MadSci Network: Biochemistry

Re: How do Cooked Food Mutagens Work ?

Date: Wed Jan 13 09:55:51 1999
Posted By: Gabriel Harris, Grad student, Food Science and Technology, The Ohio State University
Area of science: Biochemistry
ID: 910122620.Bc

Food mutagens, are or can become highly reactive compounds, which, in this 
case, means that they bind to molecules such as protein, RNA and DNA in the 
body very easily.  This is not a big deal when the binding occurs to 
proteins or RNA, because these can easily be replaced.  If the binding 
occurs to DNA (this is called adduction) and if the adduct is not removed, 
the cell, upon dividing will produce the wrong DNA sequence.  When a cell 
divides to produce a "daughter cell" its DNA must be copied exactly so that 
the daughter cell looks and acts just like its parent.  When DNA is 
adducted, the DNA of the parent cell will not be copied exactly-there will 
be mistakes.  Once a cell divides, the mistake (mutation) becomes permanent 
in the daughter cell and the daughter cell will pass the mutation on when 
it divides.  The mutation may have several consequences: no effect, death 
of the cell, or abnormality of the cell.  Abnormal cells can go on to cause 
cancer in some cases.

Cooked food mutagens can be formed from carbohydrates, fats, proteins or 
combinations of these.  Carbohydrates by themselves or along with amino 
acids can form brown products when heated.  The brown color is due to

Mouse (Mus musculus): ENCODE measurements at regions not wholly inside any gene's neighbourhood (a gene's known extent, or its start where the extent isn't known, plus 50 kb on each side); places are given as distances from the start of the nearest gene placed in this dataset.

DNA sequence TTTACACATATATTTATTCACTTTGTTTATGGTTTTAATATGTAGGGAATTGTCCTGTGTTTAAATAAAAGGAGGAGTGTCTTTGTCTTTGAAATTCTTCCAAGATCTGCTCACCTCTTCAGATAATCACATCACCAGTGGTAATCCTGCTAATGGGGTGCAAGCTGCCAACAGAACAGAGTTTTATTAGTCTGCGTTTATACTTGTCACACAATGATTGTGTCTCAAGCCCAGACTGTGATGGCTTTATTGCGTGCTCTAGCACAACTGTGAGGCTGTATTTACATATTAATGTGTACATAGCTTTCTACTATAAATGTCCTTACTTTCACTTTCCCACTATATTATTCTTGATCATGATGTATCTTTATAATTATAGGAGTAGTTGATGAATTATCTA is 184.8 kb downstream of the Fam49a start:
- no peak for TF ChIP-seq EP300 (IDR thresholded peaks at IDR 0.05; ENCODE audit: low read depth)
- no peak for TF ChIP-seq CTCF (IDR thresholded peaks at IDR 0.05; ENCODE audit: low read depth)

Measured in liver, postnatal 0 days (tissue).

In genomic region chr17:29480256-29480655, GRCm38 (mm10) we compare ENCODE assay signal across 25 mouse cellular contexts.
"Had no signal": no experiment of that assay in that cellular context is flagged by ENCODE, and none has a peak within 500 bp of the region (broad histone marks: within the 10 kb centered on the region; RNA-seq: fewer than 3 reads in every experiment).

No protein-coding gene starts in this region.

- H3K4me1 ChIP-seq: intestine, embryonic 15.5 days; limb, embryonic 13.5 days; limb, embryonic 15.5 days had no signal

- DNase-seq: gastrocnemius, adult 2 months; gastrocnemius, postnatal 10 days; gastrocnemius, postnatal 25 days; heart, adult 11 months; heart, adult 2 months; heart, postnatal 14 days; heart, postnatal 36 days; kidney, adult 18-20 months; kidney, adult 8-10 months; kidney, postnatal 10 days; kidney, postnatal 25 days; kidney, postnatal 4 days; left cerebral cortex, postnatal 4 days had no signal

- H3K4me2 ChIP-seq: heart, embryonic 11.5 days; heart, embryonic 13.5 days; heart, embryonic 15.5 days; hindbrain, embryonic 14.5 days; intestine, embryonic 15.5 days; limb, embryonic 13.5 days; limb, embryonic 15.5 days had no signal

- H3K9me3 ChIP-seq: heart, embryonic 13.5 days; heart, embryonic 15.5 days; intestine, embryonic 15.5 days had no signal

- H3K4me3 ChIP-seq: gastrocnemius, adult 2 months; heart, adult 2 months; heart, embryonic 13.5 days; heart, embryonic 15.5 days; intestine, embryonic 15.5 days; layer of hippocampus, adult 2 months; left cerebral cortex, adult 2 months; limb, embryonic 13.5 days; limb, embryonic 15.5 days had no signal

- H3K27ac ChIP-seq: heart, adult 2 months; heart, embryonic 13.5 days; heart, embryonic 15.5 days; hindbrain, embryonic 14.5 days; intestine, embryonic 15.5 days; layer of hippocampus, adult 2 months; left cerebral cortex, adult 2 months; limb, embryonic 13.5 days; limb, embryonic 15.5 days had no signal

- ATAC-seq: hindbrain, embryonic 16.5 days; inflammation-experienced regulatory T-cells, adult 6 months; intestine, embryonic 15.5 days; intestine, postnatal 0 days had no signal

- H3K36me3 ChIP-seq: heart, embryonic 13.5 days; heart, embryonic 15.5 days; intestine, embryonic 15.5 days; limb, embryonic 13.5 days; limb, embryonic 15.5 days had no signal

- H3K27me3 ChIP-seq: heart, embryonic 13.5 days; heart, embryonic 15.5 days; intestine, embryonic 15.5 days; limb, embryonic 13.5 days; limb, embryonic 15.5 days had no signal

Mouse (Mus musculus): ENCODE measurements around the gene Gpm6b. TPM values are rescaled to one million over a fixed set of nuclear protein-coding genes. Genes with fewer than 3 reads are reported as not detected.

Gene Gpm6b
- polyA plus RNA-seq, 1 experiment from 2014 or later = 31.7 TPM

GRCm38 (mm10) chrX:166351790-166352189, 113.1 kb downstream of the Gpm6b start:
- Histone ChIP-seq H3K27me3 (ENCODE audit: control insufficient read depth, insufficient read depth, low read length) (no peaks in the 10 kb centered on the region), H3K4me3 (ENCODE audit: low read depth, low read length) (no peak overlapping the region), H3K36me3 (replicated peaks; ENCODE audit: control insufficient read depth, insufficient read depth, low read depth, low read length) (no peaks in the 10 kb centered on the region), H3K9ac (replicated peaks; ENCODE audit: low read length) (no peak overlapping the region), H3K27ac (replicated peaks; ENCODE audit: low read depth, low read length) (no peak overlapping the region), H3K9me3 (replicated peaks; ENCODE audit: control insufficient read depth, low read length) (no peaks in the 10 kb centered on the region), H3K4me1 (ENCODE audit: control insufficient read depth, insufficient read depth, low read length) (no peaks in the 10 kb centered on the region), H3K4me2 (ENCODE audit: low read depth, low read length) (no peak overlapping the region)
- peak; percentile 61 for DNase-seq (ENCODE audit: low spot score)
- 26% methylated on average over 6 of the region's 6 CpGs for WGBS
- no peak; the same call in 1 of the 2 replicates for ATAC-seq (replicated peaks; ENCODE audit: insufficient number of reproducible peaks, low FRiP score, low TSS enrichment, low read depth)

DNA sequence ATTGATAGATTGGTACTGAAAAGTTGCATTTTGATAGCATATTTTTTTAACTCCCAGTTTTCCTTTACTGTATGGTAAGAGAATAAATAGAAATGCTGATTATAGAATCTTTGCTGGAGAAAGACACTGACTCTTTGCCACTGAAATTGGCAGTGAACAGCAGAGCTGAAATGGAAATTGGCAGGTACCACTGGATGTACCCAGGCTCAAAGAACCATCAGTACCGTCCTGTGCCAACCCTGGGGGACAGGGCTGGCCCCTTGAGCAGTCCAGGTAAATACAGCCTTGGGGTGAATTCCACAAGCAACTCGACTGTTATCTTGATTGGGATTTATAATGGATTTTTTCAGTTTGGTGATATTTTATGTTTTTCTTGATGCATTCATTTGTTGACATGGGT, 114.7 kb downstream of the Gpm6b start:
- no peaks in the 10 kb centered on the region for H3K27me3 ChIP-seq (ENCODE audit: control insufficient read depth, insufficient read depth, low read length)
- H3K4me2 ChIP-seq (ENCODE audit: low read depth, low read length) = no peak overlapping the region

polymer formation in the food.  These reactions include caramelization and 
Maillard Browning.  Examples of this include the browning of sugar when it 
is heated (caramelization) and the browning of bread when toasted (Maillard 
Browning).  Some of the polymers formed are mutagens.

When fats are burned (for example when fat from a grilling hamburger drips 
onto hot coals or flame and produces smoke) compounds known as polycyclic 
aromatic hydrocarbons are formed.  The molecules, when eaten, can be 
"activated" by enzymes in the body, known as Phase I enzymes, to produce a 
highly reactive molecule that can form DNA adducts.

Proteins may react with heat to form compounds known as heterocyclic 
amines.  These, like polycyclic aromatic hydrocarbons, can be activated by 
Phase I enzymes and form DNA adducts.  Because they contain considerable 
amounts of both fat and protein, grilled hamburgers contain both polycyclic 
aromatic hydrocarbons and heterocyclic amines.  Most of these are on the 
outer surface of the burger.

Lysinoalanine is a highly reactive molecule which can be formed by a number 
of food processing operations.  Generally, it is the cause of protein 
degradation, but can cause DNA damage if it comes into contact with DNA.

I have included the URLs for Web Pages that contain information about 
carcinogens, including those which are food mutagens and about 
"bioactivation", the process by which highly reactive molecules are formed 
by Phase I enzymes. 

Hope this helps.  If you have any more questions, please let me know.

Keith Harris

Current Queue | Current Queue for Biochemistry | Biochemistry archives

Try the links in the MadSci Library for more information on Biochemistry.

MadSci Home | Information | Search | Random Knowledge Generator | MadSci Archives | Mad Library | MAD Labs | MAD FAQs | Ask a ? | Join Us! | Help Support MadSci

MadSci Network,
© 1995-1998. All rights reserved.